They tested three different protocols for isolating the stem cells. While all the methods worked to some degree, it quickly became clear that one particular method worked best.
“It's a lot cleaner with this method,” Pullen said. “You're isolating fewer cells and encouraging them to grow.”
Of course, this method also seemed to take significantly longer than the others, such as the method used by commercial companies.
“The protocol that works the best takes four to six hours to set up,” Pullen said. “In comparison, the commercial one takes twenty minutes.”
It took longer to be sure of the results, too.
“With the method that seems to work best, it seems to take at least three weeks until you're confident it’s not contaminated with something else,” Pullen said.
Though Schiltz, Pullen and Ryan all had significant experience with bone marrow or stem cells, none of them had worked specifically with horse stem cells, and that was the biggest challenge.
“We were just learning how they grow and keeping it clean,” Ryan said.
But the challenge was worth it with the end goal in mind – returning the stem cells back to the horse.
Though stem cells can be used to treat any injured tissue, in performance horses this usually involves joint injuries, or soft tissue injuries such as torn ligaments and bowed tendons, all familiar problems in the William Woods stable.
“The ultimate reward is having the ability to clinically treat the horses,” Schiltz said. “The treatment is available commercially, but is extremely expensive. For that reason alone it's not been an option for the William Woods horses until now.”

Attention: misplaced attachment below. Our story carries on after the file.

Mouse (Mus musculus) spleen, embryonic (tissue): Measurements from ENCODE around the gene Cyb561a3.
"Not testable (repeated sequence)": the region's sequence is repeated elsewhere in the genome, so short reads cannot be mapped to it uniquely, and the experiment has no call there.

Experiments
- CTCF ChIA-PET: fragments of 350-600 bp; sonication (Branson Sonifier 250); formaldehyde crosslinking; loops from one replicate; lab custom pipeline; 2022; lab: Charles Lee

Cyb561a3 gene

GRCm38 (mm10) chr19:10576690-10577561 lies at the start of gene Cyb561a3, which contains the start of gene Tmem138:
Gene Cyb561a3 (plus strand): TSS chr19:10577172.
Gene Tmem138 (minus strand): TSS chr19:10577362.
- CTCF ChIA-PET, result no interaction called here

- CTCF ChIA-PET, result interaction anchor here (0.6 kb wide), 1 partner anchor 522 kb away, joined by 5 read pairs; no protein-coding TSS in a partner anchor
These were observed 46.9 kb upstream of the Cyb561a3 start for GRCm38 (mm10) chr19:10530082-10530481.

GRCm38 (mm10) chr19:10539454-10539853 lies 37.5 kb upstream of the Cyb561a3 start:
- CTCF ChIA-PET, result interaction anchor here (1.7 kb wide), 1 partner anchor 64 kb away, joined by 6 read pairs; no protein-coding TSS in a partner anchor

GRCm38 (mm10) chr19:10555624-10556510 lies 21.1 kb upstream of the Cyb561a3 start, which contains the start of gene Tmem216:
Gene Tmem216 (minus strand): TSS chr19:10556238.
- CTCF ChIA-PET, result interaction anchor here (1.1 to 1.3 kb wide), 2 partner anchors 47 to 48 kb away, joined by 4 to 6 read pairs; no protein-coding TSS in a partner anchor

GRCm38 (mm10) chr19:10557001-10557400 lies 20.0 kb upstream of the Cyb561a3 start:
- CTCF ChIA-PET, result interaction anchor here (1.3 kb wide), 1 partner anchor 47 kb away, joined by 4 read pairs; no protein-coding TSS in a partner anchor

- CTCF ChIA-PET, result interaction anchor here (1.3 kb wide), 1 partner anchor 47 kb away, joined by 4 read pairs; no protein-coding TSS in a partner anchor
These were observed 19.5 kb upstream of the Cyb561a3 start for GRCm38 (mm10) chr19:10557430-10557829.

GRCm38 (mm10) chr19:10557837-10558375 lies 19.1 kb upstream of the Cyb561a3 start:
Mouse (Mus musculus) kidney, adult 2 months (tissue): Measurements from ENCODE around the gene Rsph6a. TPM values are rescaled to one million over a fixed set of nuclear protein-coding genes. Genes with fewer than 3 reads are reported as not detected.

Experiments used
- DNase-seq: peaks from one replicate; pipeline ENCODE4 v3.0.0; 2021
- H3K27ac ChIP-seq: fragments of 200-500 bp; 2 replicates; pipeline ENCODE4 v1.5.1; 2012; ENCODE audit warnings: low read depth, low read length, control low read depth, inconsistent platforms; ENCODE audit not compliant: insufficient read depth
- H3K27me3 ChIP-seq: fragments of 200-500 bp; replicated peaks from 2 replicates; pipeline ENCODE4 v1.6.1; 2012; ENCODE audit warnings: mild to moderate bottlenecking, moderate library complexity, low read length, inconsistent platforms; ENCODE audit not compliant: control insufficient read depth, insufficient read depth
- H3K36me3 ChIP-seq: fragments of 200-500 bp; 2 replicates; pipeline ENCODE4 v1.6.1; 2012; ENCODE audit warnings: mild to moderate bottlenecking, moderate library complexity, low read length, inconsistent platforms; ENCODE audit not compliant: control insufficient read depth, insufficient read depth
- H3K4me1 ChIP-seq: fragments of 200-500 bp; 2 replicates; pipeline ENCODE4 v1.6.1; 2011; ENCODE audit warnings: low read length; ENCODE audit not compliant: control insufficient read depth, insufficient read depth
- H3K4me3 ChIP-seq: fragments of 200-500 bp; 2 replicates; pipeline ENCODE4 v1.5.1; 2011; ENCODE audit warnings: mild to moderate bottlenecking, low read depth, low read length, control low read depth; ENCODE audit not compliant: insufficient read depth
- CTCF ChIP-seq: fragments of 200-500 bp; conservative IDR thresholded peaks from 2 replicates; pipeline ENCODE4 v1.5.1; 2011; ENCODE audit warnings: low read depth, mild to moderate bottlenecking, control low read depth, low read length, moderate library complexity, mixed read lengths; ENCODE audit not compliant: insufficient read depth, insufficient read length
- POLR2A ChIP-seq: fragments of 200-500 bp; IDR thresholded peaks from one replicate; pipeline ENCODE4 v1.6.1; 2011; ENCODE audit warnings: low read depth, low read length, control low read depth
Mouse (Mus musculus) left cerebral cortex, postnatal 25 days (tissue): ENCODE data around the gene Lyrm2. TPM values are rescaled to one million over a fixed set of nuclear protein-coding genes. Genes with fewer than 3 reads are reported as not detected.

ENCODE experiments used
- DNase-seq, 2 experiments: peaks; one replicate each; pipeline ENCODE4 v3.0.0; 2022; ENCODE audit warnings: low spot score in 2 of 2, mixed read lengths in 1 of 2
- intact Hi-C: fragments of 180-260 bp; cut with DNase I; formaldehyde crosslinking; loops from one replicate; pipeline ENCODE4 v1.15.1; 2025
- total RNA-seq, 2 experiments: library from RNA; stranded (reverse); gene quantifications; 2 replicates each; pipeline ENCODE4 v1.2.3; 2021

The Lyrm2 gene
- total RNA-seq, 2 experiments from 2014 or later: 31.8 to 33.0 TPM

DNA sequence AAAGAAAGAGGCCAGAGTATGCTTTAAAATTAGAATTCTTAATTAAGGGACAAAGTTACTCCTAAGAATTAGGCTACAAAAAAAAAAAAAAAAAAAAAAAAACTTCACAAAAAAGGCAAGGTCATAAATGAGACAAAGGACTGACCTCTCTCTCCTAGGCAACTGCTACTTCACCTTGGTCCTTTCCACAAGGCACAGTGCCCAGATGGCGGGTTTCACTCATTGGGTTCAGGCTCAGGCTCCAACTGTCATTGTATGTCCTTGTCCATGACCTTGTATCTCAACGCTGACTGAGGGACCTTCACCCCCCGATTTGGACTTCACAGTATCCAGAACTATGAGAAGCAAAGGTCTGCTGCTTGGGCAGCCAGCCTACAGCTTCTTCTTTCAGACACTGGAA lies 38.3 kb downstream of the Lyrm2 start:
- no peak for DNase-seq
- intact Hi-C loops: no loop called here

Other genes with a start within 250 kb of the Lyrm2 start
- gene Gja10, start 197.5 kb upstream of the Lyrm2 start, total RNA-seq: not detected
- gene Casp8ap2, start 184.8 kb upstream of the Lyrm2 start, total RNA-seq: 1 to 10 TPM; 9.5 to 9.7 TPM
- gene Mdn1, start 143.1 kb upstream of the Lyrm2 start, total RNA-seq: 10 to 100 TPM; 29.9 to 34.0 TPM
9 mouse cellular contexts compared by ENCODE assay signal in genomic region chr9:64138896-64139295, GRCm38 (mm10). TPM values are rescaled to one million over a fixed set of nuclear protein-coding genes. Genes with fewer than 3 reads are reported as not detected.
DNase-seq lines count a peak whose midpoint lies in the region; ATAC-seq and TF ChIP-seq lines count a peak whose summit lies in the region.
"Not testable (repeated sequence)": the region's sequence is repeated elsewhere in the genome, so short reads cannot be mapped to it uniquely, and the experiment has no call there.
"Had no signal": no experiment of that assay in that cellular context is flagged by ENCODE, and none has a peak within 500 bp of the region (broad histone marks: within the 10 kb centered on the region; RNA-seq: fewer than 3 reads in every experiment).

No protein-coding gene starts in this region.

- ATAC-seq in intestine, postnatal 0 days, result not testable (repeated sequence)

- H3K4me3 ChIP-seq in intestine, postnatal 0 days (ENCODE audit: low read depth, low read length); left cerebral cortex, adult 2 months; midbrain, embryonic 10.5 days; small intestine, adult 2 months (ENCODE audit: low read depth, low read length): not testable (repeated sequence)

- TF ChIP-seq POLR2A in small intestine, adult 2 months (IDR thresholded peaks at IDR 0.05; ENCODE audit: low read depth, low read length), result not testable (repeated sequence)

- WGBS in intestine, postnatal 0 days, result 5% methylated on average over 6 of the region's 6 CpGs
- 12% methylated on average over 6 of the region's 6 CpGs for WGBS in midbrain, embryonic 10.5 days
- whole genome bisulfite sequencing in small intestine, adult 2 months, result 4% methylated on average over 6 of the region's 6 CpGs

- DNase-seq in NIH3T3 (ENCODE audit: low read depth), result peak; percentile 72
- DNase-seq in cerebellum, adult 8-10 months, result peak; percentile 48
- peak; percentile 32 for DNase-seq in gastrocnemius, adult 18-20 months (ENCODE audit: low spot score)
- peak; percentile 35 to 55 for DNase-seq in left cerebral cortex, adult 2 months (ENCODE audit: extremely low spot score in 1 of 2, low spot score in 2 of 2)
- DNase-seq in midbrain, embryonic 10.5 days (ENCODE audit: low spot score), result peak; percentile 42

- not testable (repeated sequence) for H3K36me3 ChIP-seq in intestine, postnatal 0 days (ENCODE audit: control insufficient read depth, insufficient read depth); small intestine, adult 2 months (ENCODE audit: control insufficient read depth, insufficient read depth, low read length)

While the first two aspirations Schiltz performed at William Woods were not clinical cases, the third one was performed on an Arabian mare from the western string known as L E Gant, or “Ellie,” who had fractured her right front elbow.
“It’s not a large fracture, but it is in a location that we can't access it surgically,” Schiltz said. “We hope that by providing stem cells to the fracture site we can have it differentiate into cartilage cells.”
Of the three aspirations Schiltz performed, Ellie’s case was the most difficult and provided the least amount of bone marrow.
“It took a while to get it growing,” Pullen said. “They're kind of funny little things. When you have a situation where you don't start with many you can get really down because it looks like nothing is happening and then within a period of twenty-four to forty-eight hours they start to grow.”
Currently Schiltz and Pullen are only utilizing bone marrow from the same horse they are trying to treat; they are not attempting to treat horses with stem cells taken from the bone marrow of a different horse.
“There is work being done on that, but not here,” Schiltz said.
Though injured horses like Ellie will gain a lot from the research, numerous humans have benefitted from it as well.
“It's afforded a lot of opportunities, and obviously from an educational standpoint that’s the best thing,” Schiltz said.
Students were involved in the entire process, testing growth protocols and examining different bone marrow aspiration techniques. Pullen’s biochemistry class studied the different molecular markers of mesenchymal stem cells, or MSCs, and Pullen himself received an education in all things equine.
“I figured working at William Woods I would eventually have some interaction with the horses,” Pullen said. “Half of my students do ride.”
But of all the people who have benefitted from the research, Ryan may be the one who has gained the most, learning about lab techniques, primary literature searches and more. She and Pullen have even received a grant from the American Association of Immunologists to pay for their participation in the Immunology 2016 conference in Seattle, where she will be presenting the results of their research. After graduation this spring she plans to attend graduate school, and hopes to eventually put her knowledge to good use working for the Centers for Disease Control and Prevention.
It has been an incredible experience for an undergraduate student, and Ryan is entirely aware of this fact.
“You're not going to hear of another place that allows students to do this,” she said.
It is the best kind of collaboration – the kind where everybody wins.